In the play, Shakespeare takes Hippolita a few words, but her role is certainly important. She belongs to the tribe of the Amazons, brutal warriors, which explains her independence. As the bride of Theseus, she claims a high position in the Athenian society. Hippolita has her own opinion that she does not hesitate to voice in the presence of men. She frankly does not agree with her husband in the situation with Hermia, showing not so much solidarity, as objectivity in the consideration of the case. She has both power and compassion. Hippolita harmoniously combines the masculine and feminine traits. She is equally interested in hunting and preparing for a wedding. Hippolita acts as a prototype of modern women, who can show both stiffness and mercy. It all depends on the context.
Four days will quickly steep themselves in night;
Four nights will quickly dream away the time;...
Act I, Scene 1, Line 8
I was with Hercules and Cadmus once,
When in a wood of Crete they bay'd the bear...
Act IV, Scene 1, Line 1667
'Tis strange my Theseus, that these
lovers speak of.
Act V, Scene 1, Line 1830
But all the story of the night told over,
And all their minds transfigured so together,...
Act V, Scene 1, Line 1853
I love not to see wretchedness o'er charged
And duty in his service perishing.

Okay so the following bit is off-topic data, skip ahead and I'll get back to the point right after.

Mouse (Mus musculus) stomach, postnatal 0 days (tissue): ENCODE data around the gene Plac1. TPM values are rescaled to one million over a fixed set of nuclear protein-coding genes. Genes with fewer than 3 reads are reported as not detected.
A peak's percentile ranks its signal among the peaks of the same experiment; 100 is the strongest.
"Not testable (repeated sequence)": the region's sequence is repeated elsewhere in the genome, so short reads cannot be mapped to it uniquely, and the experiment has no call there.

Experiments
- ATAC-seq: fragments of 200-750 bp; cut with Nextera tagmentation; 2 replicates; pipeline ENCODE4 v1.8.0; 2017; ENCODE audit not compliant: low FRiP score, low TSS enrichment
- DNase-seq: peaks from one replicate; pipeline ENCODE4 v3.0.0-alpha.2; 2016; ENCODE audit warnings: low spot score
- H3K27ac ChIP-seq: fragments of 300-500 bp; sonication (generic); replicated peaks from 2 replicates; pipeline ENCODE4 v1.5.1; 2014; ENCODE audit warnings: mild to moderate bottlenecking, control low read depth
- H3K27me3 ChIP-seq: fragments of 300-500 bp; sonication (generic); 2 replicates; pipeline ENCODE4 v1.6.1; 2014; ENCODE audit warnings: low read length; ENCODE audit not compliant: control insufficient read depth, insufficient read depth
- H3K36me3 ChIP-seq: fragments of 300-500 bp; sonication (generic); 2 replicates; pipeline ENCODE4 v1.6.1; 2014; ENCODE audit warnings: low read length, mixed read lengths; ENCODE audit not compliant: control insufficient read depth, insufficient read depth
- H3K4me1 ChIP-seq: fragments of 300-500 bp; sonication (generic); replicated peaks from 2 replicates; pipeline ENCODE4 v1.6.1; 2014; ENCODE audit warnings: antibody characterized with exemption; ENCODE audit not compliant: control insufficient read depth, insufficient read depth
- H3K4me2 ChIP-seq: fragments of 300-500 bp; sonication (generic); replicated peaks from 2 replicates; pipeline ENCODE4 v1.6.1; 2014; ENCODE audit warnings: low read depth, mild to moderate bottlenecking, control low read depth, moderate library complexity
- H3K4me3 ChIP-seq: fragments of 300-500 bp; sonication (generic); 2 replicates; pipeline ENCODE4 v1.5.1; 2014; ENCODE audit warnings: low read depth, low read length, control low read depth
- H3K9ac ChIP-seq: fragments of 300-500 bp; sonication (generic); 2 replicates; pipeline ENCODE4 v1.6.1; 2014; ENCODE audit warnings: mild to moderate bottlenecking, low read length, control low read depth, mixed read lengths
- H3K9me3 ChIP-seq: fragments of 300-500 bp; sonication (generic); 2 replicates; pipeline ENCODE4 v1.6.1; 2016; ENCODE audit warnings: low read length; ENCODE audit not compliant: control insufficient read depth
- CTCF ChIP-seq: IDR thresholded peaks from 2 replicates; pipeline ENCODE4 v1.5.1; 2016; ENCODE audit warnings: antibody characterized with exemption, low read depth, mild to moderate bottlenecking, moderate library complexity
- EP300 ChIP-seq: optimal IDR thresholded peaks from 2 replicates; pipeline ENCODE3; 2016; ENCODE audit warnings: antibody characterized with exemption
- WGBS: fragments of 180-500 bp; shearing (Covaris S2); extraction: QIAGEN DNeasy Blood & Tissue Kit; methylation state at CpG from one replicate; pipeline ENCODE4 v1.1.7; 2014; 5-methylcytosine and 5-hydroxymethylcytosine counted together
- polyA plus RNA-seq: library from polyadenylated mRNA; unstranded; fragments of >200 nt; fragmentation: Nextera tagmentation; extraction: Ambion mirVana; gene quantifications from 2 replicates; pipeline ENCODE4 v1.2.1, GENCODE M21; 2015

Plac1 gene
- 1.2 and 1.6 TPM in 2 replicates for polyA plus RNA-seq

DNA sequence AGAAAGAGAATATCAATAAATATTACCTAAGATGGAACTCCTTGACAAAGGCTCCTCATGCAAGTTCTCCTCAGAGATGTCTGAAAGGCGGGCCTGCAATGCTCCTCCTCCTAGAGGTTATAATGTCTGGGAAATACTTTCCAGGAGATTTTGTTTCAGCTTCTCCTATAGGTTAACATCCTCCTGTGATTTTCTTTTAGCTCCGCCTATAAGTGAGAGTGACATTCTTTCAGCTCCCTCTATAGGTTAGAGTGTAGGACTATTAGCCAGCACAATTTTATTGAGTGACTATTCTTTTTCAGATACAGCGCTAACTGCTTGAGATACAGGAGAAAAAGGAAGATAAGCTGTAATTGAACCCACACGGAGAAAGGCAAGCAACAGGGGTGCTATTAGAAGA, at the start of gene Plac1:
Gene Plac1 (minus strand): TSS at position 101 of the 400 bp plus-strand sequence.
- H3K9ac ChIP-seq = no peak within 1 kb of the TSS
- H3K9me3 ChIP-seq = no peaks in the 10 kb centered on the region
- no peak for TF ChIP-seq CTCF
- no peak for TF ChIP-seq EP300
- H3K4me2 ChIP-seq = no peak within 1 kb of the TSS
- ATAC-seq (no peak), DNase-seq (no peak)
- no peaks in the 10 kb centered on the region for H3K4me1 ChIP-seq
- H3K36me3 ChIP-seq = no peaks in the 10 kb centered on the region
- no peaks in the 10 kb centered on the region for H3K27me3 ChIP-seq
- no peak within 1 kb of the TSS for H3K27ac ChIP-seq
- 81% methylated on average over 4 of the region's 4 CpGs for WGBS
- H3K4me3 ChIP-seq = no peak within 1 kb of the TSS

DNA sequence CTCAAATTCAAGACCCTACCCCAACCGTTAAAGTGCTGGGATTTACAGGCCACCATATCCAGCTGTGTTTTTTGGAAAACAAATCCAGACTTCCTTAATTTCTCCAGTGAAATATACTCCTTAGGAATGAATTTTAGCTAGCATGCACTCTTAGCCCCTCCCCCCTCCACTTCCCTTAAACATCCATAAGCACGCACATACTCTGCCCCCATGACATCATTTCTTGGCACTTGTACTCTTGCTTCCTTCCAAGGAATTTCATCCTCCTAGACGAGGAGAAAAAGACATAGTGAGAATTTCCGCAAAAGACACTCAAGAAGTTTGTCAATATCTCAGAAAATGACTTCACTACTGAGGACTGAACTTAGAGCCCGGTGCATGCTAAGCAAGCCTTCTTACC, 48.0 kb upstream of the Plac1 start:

Act V, Scene 1, Line 1925
He says they can do nothing in this kind.
Act V, Scene 1, Line 1928
Indeed he hath played on his prologue like a child
on a recorder; a sound, but not in government.
Act V, Scene 1, Line 1965
This is the silliest stuff that ever I heard.
Act V, Scene 1, Line 2055
It must be your imagination then, and not theirs.
Act V, Scene 1, Line 2058
I am aweary of this moon: would he would change!
Act V, Scene 1, Line 2091
Well shone, Moon. Truly, the moon shines with a
Act V, Scene 1, Line 2107
Beshrew my heart, but I pity the man.
Act V, Scene 1, Line 2132
How chance Moonshine is gone before Thisbe comes
back and finds her lover?
Act V, Scene 1, Line 2157
Methinks she should not use a long one for such a
Pyramus: I hope she will be brief.
Act V, Scene 1, Line 2162
Hippolyta in the Essays